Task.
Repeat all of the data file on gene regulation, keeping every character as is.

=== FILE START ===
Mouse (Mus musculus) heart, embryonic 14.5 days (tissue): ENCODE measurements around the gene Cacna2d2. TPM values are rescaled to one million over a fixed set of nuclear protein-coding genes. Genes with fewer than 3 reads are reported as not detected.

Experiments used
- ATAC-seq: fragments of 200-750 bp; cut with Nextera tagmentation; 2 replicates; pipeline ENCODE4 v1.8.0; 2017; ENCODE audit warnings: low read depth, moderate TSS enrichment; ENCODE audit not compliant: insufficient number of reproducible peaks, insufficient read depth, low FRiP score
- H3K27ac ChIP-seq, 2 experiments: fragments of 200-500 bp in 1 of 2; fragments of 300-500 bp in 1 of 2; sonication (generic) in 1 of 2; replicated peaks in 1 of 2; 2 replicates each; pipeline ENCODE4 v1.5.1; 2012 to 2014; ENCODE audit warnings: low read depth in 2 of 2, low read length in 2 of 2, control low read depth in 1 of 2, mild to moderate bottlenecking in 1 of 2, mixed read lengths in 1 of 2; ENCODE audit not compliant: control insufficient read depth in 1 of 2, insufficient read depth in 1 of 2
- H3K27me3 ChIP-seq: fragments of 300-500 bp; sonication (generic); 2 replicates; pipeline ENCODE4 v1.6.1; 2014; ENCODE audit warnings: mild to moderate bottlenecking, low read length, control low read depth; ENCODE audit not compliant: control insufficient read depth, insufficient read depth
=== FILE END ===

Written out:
Mouse (Mus musculus) heart, embryonic 14.5 days (tissue): ENCODE measurements around the gene Cacna2d2. TPM values are rescaled to one million over a fixed set of nuclear protein-coding genes. Genes with fewer than 3 reads are reported as not detected.

Experiments used
- ATAC-seq: fragments of 200-750 bp; cut with Nextera tagmentation; 2 replicates; pipeline ENCODE4 v1.8.0; 2017; ENCODE audit warnings: low read depth, moderate TSS enrichment; ENCODE audit not compliant: insufficient number of reproducible peaks, insufficient read depth, low FRiP score
- H3K27ac ChIP-seq, 2 experiments: fragments of 200-500 bp in 1 of 2; fragments of 300-500 bp in 1 of 2; sonication (generic) in 1 of 2; replicated peaks in 1 of 2; 2 replicates each; pipeline ENCODE4 v1.5.1; 2012 to 2014; ENCODE audit warnings: low read depth in 2 of 2, low read length in 2 of 2, control low read depth in 1 of 2, mild to moderate bottlenecking in 1 of 2, mixed read lengths in 1 of 2; ENCODE audit not compliant: control insufficient read depth in 1 of 2, insufficient read depth in 1 of 2
- H3K27me3 ChIP-seq: fragments of 300-500 bp; sonication (generic); 2 replicates; pipeline ENCODE4 v1.6.1; 2014; ENCODE audit warnings: mild to moderate bottlenecking, low read length, control low read depth; ENCODE audit not compliant: control insufficient read depth, insufficient read depth